This type of seizure is the most dramatic and can have the most significant consequences. To effectively manage a tonic-clonic seizure, you should:

  • Ease the individual to the floor to prevent injury.
  • Place them on their side to keep their airway clear when convulsing stops.
  • Remove their eyeglasses.
  • Protect them from nearby hazards.
  • Loosen tight clothing around their neck.
  • Protect their privacy.
  • Check their pulse and respirations periodically.
  • Offer verbal reassurance.
  • DO NOT attempt to restrain them.
  • DO NOT force anything into their mouth.
  • DO NOT try to give liquids during or just after the seizure.

Take note of the:

  • Onset (Was it sudden or preceded by an aura or specific activity?)
  • Duration
  • Parts of the body involved and symmetry of movements
  • Strength of the seizure activity
  • Occurrence of bowel or bladder incontinence
  • State of consciousness (arousability, duration of unconsciousness, confusion, memory of the event)
  • Pupillary changes
  • Teeth (clenched or open)
  • Gastrointestinal response, such as vomiting, belching, or flatulence
  • Development of unusual behavior

After the seizure, continue to observe the person until they are fully alert, and follow your organization’s post-seizure protocols.

 

Status Epilepticus

Status epilepticus is a series of any type of seizures occurring in rapid succession or a prolonged seizure that has no end. It is an acute medical emergency that must be stopped immediately before cerebral hypoxia causes irreversible brain damage. If a seizure last longer than five minutes, emergency treatment should be initiated.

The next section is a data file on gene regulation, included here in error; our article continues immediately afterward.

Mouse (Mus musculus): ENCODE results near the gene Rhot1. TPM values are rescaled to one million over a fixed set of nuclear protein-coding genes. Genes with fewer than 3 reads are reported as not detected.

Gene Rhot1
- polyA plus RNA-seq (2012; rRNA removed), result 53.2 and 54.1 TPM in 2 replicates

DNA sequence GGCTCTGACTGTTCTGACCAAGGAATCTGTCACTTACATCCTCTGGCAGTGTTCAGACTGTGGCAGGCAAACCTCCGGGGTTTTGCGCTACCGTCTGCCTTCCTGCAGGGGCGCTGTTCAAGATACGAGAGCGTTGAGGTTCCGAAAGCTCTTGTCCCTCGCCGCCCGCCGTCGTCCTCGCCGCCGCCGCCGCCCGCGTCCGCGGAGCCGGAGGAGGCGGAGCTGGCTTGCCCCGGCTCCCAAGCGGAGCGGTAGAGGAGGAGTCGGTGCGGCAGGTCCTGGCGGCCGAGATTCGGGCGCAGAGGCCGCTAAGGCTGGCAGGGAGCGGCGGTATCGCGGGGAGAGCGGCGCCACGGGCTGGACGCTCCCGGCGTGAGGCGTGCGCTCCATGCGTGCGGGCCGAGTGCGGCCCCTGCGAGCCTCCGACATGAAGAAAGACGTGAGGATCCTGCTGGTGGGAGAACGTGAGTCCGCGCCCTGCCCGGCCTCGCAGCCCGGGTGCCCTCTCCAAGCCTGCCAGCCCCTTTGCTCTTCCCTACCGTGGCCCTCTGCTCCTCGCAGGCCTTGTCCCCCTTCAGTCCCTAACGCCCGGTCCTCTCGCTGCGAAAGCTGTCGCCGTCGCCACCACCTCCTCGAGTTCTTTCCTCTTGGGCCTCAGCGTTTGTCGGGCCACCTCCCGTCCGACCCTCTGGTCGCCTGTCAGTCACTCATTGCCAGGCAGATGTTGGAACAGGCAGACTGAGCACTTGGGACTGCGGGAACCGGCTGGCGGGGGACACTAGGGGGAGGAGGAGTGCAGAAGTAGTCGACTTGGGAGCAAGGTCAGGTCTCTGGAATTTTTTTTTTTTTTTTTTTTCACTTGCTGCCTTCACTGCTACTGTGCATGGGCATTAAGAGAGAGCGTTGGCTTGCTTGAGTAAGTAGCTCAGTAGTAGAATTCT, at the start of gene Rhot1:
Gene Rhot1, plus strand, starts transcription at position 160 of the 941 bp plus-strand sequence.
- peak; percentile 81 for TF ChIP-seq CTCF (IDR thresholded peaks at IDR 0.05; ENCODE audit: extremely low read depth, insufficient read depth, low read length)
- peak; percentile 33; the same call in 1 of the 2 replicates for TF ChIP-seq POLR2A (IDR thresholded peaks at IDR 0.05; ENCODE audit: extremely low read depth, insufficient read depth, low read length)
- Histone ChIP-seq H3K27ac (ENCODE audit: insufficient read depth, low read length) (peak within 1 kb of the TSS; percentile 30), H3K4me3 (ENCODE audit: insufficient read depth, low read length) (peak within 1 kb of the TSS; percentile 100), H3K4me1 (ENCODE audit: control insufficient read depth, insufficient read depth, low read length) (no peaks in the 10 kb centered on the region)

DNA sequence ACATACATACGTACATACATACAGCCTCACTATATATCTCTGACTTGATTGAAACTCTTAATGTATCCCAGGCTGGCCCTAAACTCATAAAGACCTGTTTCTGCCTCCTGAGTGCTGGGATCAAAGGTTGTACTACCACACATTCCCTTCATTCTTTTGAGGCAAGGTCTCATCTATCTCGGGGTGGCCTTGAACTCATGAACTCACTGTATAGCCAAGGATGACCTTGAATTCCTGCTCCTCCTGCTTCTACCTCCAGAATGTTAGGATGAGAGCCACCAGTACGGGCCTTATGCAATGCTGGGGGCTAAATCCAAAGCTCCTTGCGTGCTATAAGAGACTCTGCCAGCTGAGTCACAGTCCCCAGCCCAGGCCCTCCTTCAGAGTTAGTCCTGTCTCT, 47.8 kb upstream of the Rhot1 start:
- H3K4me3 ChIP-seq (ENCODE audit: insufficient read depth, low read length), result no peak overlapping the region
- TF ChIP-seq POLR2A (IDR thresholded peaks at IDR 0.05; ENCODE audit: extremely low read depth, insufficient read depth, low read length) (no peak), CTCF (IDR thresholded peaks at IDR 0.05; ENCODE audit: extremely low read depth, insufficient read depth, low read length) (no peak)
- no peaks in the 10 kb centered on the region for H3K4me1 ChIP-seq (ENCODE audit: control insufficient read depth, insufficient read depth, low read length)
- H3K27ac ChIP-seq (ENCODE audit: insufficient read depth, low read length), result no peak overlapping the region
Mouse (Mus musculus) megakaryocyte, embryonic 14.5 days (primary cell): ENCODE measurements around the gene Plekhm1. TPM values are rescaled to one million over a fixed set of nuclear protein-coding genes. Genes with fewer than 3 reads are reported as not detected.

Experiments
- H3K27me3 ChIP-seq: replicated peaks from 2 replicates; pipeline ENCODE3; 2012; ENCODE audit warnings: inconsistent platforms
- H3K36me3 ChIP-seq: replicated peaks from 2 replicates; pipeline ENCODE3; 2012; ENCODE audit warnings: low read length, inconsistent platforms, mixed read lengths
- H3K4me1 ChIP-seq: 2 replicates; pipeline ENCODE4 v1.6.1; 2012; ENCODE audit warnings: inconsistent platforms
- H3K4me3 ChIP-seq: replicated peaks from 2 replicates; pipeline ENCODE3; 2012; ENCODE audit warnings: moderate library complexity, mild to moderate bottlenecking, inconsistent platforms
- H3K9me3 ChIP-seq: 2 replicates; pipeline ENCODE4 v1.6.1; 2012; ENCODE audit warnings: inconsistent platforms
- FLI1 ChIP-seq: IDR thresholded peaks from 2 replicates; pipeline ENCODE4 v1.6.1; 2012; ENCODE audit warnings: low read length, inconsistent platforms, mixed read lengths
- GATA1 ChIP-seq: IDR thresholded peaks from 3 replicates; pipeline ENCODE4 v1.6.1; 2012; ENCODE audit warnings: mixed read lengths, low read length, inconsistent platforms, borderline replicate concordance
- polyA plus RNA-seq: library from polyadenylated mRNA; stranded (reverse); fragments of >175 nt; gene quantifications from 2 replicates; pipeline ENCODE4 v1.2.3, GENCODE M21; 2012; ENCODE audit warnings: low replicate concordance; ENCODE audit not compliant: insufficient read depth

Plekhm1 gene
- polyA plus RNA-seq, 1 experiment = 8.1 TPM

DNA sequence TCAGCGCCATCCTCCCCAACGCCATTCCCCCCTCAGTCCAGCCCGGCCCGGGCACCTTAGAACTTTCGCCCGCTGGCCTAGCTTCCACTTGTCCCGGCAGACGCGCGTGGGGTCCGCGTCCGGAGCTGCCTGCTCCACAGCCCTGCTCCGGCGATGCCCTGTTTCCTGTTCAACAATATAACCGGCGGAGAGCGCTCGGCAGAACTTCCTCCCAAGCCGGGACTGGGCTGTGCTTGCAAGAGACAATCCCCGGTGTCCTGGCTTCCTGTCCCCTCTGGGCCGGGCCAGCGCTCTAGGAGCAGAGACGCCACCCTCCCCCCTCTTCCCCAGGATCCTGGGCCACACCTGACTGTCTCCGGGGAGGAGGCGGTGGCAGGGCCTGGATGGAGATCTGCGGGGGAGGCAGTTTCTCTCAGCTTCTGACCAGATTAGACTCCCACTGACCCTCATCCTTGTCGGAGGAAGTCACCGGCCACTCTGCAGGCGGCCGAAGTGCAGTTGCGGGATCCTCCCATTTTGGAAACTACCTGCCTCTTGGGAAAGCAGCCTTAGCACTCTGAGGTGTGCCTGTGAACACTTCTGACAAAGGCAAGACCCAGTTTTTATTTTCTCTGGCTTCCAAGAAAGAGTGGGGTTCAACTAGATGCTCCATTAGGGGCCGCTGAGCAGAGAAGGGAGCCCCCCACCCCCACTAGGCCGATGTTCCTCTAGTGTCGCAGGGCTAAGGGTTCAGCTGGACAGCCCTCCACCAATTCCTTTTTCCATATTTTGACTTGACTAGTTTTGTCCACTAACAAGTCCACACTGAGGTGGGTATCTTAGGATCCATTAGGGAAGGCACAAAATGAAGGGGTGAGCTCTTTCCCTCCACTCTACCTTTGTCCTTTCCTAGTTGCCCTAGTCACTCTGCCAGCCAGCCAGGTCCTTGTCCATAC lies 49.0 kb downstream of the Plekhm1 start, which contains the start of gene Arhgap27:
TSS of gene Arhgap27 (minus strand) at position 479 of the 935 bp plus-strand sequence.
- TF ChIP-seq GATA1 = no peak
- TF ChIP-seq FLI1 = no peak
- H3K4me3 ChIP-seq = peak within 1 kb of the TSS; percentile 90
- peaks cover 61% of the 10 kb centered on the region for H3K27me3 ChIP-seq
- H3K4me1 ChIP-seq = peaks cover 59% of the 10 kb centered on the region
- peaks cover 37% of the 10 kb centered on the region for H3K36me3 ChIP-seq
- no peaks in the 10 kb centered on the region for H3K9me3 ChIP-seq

If you are in a community setting and observe someone having a seizure, you should abide by organizational procedure and activate EMS services when:

  • An injury occurs.
  • The seizure does not stop in 4-5 minutes.
  • A second seizure occurs.
  • The person requests an ambulance.

 

Managing a Complex Partial Seizure

Some important guidelines for managing a complex partial seizure include:

  • Do not attempt to restrain the individual.
  • Guide them gently away from harmful objects or dangerous situations.
  • After the seizure, remain with them until they are fully alert.

 

Seizure Precautions

There are precautions that can be taken to minimize injury during seizure activity. Guidelines for safety you can implement in the healthcare setting include:

  • Accurately administering prescribed medications and therapies.
  • Utilizing appropriate injury prevention practices, such as padded side rails, as recommended by the IDT.
  • Using a night light in the room.
  • Having suction equipment available.
  • Having an oral airway available for emergencies.
  • Ensuring frequent nursing assessment.
  • Encouraging regular physical exercise that is not overtaxing.
  • Providing consistent opportunities for adequate sleep.
  • Encouraging good nutrition.
  • Limiting their alcohol and caffeine intake.
  • Avoiding or minimizing environmental triggers.
  • Encouraging showers instead of baths to avoid a drowning risk.
  • Preventing constipation, fever, anxiety, and stress.

Jennifer Burks, RN, MSN

Jennifer W. Burks, R.N., M.S.N. earned her Bachelor of Science in Nursing from The University of Virginia in 1993, and her Master of Science in Nursing from The University of North Carolina, Greensboro in 1996. She has over 20 years of clinical and teaching experience, and her areas of expertise are critical care and home health. Her professional practice in education is guided by a philosophy borrowed from Florence Nightingale’s Notes on Nursing, “I do not pretend to teach her how, I ask her to teach herself, and for this purpose, I venture to give her some hints.”